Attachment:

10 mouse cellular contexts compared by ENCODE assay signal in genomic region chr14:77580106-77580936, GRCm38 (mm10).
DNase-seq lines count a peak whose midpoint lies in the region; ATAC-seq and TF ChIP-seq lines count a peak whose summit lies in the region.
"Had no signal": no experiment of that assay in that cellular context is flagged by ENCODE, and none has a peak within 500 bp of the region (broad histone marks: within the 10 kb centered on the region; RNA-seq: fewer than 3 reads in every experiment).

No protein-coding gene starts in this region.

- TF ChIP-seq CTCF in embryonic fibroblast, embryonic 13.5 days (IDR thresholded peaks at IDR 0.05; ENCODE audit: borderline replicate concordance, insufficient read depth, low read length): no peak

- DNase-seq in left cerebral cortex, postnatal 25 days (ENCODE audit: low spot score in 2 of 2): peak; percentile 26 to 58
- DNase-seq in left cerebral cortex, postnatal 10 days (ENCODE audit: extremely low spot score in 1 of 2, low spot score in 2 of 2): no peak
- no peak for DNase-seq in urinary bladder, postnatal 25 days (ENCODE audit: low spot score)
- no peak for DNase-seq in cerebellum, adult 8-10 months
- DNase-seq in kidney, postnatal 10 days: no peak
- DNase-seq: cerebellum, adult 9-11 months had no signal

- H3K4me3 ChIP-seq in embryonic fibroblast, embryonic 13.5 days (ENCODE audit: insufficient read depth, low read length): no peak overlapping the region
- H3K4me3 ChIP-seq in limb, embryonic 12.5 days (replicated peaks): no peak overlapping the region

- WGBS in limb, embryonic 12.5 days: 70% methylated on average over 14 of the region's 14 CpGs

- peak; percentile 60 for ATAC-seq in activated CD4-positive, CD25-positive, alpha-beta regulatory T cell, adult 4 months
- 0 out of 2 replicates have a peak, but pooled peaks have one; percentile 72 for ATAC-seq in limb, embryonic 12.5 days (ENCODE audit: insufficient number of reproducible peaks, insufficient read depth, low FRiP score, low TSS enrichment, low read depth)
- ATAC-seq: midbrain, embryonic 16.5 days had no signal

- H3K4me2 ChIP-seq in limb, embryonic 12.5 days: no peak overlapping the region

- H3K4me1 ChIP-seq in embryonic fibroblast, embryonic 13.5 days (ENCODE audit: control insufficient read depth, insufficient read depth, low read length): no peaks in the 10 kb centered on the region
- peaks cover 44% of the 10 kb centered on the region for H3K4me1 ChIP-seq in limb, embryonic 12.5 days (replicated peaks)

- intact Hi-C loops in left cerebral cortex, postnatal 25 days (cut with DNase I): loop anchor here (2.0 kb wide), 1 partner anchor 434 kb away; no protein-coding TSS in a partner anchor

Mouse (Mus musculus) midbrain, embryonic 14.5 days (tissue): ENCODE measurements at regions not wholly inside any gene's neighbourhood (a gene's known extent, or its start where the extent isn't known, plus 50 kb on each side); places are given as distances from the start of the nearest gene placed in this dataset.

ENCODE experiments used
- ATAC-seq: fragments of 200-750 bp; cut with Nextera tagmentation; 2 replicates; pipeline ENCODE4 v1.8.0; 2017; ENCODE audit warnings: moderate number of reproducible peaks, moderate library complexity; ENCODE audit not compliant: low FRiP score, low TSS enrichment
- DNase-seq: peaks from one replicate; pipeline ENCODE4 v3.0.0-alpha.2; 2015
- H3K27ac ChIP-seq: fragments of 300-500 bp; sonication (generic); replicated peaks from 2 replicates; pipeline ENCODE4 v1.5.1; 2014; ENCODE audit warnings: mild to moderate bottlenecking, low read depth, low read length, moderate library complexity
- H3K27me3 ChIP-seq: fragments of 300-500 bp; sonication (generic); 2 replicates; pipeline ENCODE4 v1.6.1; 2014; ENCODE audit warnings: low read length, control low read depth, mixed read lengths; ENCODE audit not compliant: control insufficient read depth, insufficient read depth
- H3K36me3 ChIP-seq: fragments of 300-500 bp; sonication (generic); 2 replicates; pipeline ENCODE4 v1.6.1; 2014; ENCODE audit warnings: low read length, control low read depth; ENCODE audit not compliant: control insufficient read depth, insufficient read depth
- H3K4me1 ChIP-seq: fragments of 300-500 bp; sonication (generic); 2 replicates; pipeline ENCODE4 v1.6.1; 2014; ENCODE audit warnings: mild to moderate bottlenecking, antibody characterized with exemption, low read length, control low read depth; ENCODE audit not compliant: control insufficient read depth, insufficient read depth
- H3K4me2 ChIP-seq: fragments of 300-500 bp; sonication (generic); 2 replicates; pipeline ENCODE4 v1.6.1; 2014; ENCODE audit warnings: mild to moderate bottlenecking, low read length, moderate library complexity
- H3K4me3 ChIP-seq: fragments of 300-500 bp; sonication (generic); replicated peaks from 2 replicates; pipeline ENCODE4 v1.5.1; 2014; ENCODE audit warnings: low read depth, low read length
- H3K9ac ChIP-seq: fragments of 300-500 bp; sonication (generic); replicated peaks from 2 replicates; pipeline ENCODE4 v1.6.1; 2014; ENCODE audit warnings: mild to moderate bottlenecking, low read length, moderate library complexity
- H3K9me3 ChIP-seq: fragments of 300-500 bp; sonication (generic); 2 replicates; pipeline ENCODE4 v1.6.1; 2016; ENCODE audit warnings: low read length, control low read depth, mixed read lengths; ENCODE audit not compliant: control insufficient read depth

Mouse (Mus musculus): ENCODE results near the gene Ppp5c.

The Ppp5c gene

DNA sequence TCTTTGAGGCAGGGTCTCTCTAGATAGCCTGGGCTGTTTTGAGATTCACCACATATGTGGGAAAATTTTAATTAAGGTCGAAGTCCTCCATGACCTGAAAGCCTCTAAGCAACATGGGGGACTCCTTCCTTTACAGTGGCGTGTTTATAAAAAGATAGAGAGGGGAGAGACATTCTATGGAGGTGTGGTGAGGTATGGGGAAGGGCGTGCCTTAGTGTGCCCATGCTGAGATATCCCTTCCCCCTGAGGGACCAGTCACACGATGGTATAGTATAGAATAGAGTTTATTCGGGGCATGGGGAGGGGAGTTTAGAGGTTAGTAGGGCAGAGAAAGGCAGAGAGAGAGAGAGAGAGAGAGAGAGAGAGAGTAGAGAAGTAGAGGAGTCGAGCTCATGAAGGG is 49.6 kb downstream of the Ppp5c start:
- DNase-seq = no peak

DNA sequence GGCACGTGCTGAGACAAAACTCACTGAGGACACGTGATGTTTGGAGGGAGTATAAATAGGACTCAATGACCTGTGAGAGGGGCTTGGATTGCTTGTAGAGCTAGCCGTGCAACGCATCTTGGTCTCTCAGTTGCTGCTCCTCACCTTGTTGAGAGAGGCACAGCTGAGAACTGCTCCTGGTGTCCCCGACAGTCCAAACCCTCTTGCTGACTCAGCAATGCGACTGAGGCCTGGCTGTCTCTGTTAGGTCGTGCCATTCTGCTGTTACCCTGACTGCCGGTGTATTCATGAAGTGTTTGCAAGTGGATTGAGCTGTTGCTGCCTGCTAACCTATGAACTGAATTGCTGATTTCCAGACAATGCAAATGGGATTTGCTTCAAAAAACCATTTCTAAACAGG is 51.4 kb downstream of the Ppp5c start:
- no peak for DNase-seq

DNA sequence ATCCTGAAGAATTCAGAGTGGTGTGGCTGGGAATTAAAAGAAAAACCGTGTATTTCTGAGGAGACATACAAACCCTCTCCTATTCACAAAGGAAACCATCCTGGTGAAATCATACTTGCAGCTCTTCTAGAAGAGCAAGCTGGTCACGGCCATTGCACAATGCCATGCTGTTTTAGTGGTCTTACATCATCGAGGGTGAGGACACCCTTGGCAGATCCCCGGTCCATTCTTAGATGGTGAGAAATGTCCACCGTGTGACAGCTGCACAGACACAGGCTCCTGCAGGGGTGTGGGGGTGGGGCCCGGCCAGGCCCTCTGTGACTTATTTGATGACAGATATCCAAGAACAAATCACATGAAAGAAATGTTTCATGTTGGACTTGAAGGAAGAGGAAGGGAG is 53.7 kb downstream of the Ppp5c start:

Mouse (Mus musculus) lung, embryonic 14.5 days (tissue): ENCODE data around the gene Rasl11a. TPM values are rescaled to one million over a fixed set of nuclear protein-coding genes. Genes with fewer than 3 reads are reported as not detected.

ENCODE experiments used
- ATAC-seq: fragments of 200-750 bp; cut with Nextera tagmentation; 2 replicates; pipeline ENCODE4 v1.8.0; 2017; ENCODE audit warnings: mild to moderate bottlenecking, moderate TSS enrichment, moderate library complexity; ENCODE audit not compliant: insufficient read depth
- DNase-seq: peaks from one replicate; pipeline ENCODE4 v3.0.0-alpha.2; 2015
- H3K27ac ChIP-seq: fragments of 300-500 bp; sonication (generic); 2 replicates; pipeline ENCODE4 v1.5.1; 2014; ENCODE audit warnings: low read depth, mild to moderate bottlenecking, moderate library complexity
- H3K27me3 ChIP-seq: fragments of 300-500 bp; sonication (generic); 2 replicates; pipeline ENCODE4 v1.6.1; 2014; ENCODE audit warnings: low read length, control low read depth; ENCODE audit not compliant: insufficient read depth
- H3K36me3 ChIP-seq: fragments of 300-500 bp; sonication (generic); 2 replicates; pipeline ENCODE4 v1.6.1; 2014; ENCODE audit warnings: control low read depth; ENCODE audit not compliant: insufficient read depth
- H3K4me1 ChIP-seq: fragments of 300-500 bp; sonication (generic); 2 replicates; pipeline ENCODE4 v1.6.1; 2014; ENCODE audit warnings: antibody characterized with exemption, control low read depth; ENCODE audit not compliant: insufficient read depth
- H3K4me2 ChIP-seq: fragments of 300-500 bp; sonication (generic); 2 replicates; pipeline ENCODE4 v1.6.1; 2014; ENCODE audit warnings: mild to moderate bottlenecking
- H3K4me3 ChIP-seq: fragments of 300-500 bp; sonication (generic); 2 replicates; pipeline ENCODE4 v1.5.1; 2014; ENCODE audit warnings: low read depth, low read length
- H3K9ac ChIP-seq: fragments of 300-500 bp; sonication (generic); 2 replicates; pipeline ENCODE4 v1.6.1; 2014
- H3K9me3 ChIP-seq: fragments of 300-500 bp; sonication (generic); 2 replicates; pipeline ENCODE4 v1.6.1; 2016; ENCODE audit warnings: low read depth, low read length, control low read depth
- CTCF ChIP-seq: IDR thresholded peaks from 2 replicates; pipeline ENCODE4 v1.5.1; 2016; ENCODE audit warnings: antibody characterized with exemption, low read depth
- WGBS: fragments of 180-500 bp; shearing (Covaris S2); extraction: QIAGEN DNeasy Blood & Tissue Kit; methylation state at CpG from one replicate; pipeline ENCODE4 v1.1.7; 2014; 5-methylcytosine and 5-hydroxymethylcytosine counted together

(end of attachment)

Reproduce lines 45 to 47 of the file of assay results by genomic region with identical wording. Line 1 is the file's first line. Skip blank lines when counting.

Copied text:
- H3K27ac ChIP-seq: fragments of 300-500 bp; sonication (generic); 2 replicates; pipeline ENCODE4 v1.5.1; 2014; ENCODE audit warnings: low read depth, mild to moderate bottlenecking, moderate library complexity
- H3K27me3 ChIP-seq: fragments of 300-500 bp; sonication (generic); 2 replicates; pipeline ENCODE4 v1.6.1; 2014; ENCODE audit warnings: low read length, control low read depth; ENCODE audit not compliant: insufficient read depth
- H3K36me3 ChIP-seq: fragments of 300-500 bp; sonication (generic); 2 replicates; pipeline ENCODE4 v1.6.1; 2014; ENCODE audit warnings: control low read depth; ENCODE audit not compliant: insufficient read depth